By Phil Jones and Alayne Russell
We recently spent several days in Blackall, Queensland a lovely and lively town on theLandsborough Highway which stretches roughly between Roma in the south and Longreach in thenorth.
The highway carries large amounts of traffic holiday makers, Grey Nomad retirees seekingthe warmer sun, mining equipment on the move, and of course the nation's food and other suppliesthat are carried by truck all over this country.
Blackall is an old town: it's been on the map for 150 or so years, starting with the first settlersfollowing on from Major Mitchell; then keeping busy for many decades with wool on the hoof. It isnow one of the many outback communities looking into the new economic boom of coal mining both below and above ground.
Blackall today has maybe 1500 local residents and in the wintermonths, maybe another couple of hundred grey nomad daily visitors. Blackall also containsAustralia's last remaining steam-driven machinery wool scour effectively a living museum.
We were there recently and stayed for three or four days. We elected tostay down by the creek in the council-run free camping area for self-contained vehicles with a$5 per night fee per vehicle. The area is a flattish, flood affected area about the size of three or fourfooty fields, and has no facilities beyond rubbish bins.
Across the road in a picnic area are a smalltoilet block and a Campervan Motorhome Club of Australia (CMCA) sponsored dump point forcassette toilets. People without showers in their campers / caravans can walk 150 metres to eitherthe local information centre or some public showers in Short Street and have a hot shower for agold-coin donation. All very civilised.
Each evening there I did a bit of a walk-around to gasbag with fellow travellers and take a few photos of the area.
Camping with plenty of space Blackall Queensland
Here's a view of some of my fellow travellers parked haphazardly but when there's plenty ofspace, who cares? and with lots of space between rigs.
Chatting with this group of smiling and happy travellers, I discovered that they come from westernVictoria and travel north each year for the three months of the southern winter.
They told me quiteemphatically that they much prefer the open freedom camping lifestyle as they are not locked intoa rigid park site. They prefer to arrange the three caravans so that all doors open towards eachother and then the internal area becomes their 'social' base where they can fire up the 'choofer' usingbits of timber collected through the day.
Yes they do use caravan parks when there is noalternative, but in the main, they come to towns that offer alternate camping accommodation options.
They also travel with a small dog and they mentioned that it does sometimes cause difficulties ingetting into a caravan park.
While in Blackall we visited the Wool scour a living museum with much of its steam-drivenequipment still functioning with loving care from a team of volunteers.
We visited the hot-water artesian baths at the eastern end of town. The 'spa' was very pleasant tololl around in and let the warm waters flow over our tired bodies.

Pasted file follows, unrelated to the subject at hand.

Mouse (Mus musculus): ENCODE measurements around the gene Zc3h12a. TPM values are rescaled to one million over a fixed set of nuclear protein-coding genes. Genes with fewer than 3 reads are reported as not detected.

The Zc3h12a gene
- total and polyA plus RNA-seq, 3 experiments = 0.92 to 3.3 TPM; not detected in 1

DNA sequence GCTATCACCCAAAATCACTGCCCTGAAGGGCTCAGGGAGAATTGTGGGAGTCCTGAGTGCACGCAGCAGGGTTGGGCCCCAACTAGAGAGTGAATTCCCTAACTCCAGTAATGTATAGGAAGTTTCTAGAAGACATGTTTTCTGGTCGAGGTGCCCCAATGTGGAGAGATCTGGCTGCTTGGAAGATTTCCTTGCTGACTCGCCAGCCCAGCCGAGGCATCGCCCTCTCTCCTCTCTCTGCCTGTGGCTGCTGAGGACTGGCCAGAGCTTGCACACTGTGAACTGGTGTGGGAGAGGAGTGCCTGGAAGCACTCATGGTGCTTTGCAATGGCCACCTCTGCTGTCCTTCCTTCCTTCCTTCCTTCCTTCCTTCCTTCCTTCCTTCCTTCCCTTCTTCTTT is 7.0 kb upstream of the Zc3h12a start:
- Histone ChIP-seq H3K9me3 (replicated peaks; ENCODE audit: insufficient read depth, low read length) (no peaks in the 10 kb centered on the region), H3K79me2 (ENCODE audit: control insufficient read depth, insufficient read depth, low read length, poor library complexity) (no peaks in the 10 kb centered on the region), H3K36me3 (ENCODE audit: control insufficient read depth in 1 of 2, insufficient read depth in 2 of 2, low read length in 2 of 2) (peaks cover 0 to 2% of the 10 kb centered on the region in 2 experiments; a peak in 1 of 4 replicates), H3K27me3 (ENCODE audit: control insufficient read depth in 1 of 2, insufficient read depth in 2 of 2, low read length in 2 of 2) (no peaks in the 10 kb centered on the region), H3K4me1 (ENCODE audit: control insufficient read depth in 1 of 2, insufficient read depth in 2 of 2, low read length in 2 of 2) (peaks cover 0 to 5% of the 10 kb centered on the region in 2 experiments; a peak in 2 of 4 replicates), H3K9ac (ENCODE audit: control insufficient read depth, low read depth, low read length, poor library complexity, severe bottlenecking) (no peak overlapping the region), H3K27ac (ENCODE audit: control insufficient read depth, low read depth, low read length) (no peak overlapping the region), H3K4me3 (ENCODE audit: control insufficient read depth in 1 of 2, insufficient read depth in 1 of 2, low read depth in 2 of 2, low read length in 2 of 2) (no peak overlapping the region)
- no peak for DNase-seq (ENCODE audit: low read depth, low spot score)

We also visited the Seniorsshopfront to use the book exchange. It happened also to be Thursday pension day, so it was full ofbright and chatty 'oldies' enjoying a roast for lunch.
We bought stuff in the hardware shop and had asmall welding job done on the vehicle; got an LPG gas refill, did a weekly food shop in thesupermarket, hit the chemist and a gift shop and also the newsagent, the post office and one of thetake away shops all-in-all lots of shops had a visit from us during the days we were there.
Social base camp with the Choofer fired up Blackall Queensland.
Our expenses while we were in Blackall were:- $100 - Fuel; $ 15 - Accommodation; $ 86 Supermarket; $120 - Local shops and chemist; $ 5 - Takeaway food; and $ 38 - tourism entryfees coming in all up at about $360 over the half-a-week that we were there.
Our typical dailyspend is about $80 - $90 per day of our travels.
Q: if Blackall had not offered us non-caravan park accommodation, what would we have done?
A: we'd have got the small welding job done; we'd have done some of our essential shopping andmoved down the road to Tambo where we have been told that there's a nice and quiet place on thebanks of a local creek. If Tambo could not supply our needs, then our next stop was Springsurewhich also offers overnight camping alternatives to bland and crowded caravan parks.
About the author:
Phil Jones travels the eastern states of Australia in a self-contained motorhome, and spends six toeight months each year on-the-road. Being in a self-contained vehicle he prefers the wide-openspaces to the squashed-in world of caravan parks with sites set out for the small-sized caravans of50 years ago.
Phil is quite open in declaring that caravan parks are accommodation of last resort.
He is one of many retirees who find that their superannuation is inadequate and he needs to workpart-time while on the road in order to supplement his travels. Phil can be contacted if desired at
Wool scour Blackall is a living museum.
A wool bale press, Blackall Queensland.
Steam engine drives wool scour machinery.
Wool scour fingers remove burrs and twigs.
Hot-water artesian baths eastern end of Blackall Queensland.
Welcome to campers in Blackall